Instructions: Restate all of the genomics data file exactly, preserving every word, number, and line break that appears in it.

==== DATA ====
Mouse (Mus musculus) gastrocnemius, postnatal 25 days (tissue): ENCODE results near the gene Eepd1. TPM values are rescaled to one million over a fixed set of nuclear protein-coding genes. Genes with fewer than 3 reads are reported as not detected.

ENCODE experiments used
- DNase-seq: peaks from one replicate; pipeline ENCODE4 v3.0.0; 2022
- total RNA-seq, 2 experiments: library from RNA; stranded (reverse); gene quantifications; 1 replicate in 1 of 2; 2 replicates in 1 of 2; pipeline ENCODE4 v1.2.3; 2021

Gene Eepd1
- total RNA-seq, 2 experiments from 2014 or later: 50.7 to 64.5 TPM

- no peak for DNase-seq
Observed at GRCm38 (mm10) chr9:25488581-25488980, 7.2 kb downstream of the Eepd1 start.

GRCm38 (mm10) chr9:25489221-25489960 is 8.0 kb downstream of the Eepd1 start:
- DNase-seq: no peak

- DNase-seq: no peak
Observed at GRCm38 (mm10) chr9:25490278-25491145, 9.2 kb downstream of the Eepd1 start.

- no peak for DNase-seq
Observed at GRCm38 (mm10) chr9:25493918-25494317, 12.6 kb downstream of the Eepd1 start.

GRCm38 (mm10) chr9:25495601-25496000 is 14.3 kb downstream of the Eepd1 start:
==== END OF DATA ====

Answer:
Mouse (Mus musculus) gastrocnemius, postnatal 25 days (tissue): ENCODE results near the gene Eepd1. TPM values are rescaled to one million over a fixed set of nuclear protein-coding genes. Genes with fewer than 3 reads are reported as not detected.

ENCODE experiments used
- DNase-seq: peaks from one replicate; pipeline ENCODE4 v3.0.0; 2022
- total RNA-seq, 2 experiments: library from RNA; stranded (reverse); gene quantifications; 1 replicate in 1 of 2; 2 replicates in 1 of 2; pipeline ENCODE4 v1.2.3; 2021

Gene Eepd1
- total RNA-seq, 2 experiments from 2014 or later: 50.7 to 64.5 TPM

- no peak for DNase-seq
Observed at GRCm38 (mm10) chr9:25488581-25488980, 7.2 kb downstream of the Eepd1 start.

GRCm38 (mm10) chr9:25489221-25489960 is 8.0 kb downstream of the Eepd1 start:
- DNase-seq: no peak

- DNase-seq: no peak
Observed at GRCm38 (mm10) chr9:25490278-25491145, 9.2 kb downstream of the Eepd1 start.

- no peak for DNase-seq
Observed at GRCm38 (mm10) chr9:25493918-25494317, 12.6 kb downstream of the Eepd1 start.

GRCm38 (mm10) chr9:25495601-25496000 is 14.3 kb downstream of the Eepd1 start: